Did safety protocols fail nurse infected with Ebola?
Nina Pham, a 26-year-old nurse, is the first person to become infected by Ebola on US soil.
But with strict guidelines on how health workers can protect themselves while caring for victims of Ebola virus disease (EVD), questions are now being asked about how she was infected. Were protocols breached or did they fail?
The virus isn't as easily transmitted as some, as we discussed in our briefing on the outbreak.
"Something went wrong, and we need to find out why and what," Dr Anthony Fauci, director of the National Institute of Allergy and Infectious Diseases, told CNN.
The US Centers for Disease Control and Prevention (CDC), which has been at the forefront of the fight against the latest outbreak, has launched an investigation into safety practices at Texas Health Presbyterian Hospital in Dallas where Pham works and is now in isolation.
Dr Thomas R. Frieden, the director of the CDC, says Pham's case has prompted the agency to “substantially” rethink how it approaches infection control for health officials.
Scientific American has a good rundown of the issues.
The source of Pham's infection is clear: She cared for Thomas Duncan after he entered the isolation ward at the hospital on September 30. (Duncan caught the virus in Liberia but did not become sick until after he traveled to Dallas.) What is unclear is how Pham became infected even though she was wearing protective gear.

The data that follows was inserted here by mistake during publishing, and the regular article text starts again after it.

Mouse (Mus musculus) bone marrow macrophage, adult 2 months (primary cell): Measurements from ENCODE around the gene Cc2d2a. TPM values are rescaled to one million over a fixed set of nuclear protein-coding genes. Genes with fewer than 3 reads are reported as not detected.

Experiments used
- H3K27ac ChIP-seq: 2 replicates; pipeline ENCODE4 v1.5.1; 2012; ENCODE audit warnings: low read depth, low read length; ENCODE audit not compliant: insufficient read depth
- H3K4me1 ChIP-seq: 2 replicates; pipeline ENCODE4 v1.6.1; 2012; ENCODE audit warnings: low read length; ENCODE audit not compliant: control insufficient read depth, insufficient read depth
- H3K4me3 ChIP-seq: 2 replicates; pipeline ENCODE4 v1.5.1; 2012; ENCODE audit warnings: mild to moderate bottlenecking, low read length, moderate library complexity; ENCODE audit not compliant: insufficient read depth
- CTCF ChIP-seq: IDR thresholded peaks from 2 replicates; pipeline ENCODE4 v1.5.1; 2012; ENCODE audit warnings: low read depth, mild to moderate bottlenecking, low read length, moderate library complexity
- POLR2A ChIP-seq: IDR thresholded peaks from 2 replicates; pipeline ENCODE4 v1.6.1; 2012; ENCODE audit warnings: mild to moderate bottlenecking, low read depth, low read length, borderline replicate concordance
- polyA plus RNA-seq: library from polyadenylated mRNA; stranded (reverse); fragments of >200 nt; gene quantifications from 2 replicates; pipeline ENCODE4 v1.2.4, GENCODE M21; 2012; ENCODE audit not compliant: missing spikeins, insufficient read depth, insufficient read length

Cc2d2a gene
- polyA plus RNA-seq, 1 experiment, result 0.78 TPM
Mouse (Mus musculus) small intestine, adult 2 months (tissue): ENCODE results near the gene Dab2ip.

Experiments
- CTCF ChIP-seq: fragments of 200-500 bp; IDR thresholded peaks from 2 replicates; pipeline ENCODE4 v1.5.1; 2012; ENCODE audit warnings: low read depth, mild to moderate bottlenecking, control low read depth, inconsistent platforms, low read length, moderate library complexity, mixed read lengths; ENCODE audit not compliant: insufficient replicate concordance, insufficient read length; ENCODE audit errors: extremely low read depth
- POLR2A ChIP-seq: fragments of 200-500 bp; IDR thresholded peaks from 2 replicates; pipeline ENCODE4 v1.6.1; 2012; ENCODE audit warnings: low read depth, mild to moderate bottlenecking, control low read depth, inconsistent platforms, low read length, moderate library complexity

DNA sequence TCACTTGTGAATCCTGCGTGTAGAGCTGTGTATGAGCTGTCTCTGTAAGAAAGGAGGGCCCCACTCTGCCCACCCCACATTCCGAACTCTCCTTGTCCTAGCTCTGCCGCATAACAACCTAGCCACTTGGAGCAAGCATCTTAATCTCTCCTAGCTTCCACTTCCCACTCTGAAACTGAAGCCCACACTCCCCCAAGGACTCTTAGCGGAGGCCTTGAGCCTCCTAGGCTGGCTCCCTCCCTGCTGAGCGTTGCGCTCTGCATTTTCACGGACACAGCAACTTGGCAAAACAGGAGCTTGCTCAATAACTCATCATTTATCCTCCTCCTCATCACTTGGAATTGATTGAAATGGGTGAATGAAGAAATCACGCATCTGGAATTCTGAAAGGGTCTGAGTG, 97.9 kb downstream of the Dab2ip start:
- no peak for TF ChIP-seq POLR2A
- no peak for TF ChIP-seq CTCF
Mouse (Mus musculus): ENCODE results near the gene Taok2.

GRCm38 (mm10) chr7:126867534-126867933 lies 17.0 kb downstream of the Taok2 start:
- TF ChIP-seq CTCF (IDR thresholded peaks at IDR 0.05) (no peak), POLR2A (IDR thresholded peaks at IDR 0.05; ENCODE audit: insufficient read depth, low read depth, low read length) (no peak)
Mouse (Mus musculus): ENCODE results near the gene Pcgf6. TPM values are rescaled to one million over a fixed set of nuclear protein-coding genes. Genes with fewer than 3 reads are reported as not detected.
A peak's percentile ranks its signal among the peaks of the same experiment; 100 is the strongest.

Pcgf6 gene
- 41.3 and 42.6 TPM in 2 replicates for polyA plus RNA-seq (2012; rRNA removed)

The CDC has strict guidelines (pdf) on the minimum protection requirements – gloves, goggles, a gown and a mask or respirator – and Pham complied, as all Duncan's nurses did.
But simply covering up is not enough to prevent spread of the virus. In addition to ensuring that no skin is exposed, health care workers must exercise extreme caution while with the isolated patient—to avoid needle pricks and other accidental routes of contamination. And perhaps the most challenging link in the chain is the exiting procedure. After leaving the isolation area a healthcare worker must be fastidious in properly removing each potentially contaminated item safely. "Health care workers need to be meticulous," says Jeff Duchin, a professor of infectious diseases at the University of Washington School of Medicine and chief of communicable disease and epidemiology for Public Health—Seattle and King County, who spoke with Scientific American about infection control. "The potential to expose yourself is real."
Now the CDC is monitoring the healthcare workers caring for Pham and has set up a buddy system to ensure all of the safety steps are followed and to see how they can improve procedures.
Pham was reported to be in good condition as of Wednesday evening, Dallas time, and her hospital remains optimistic about her recovery.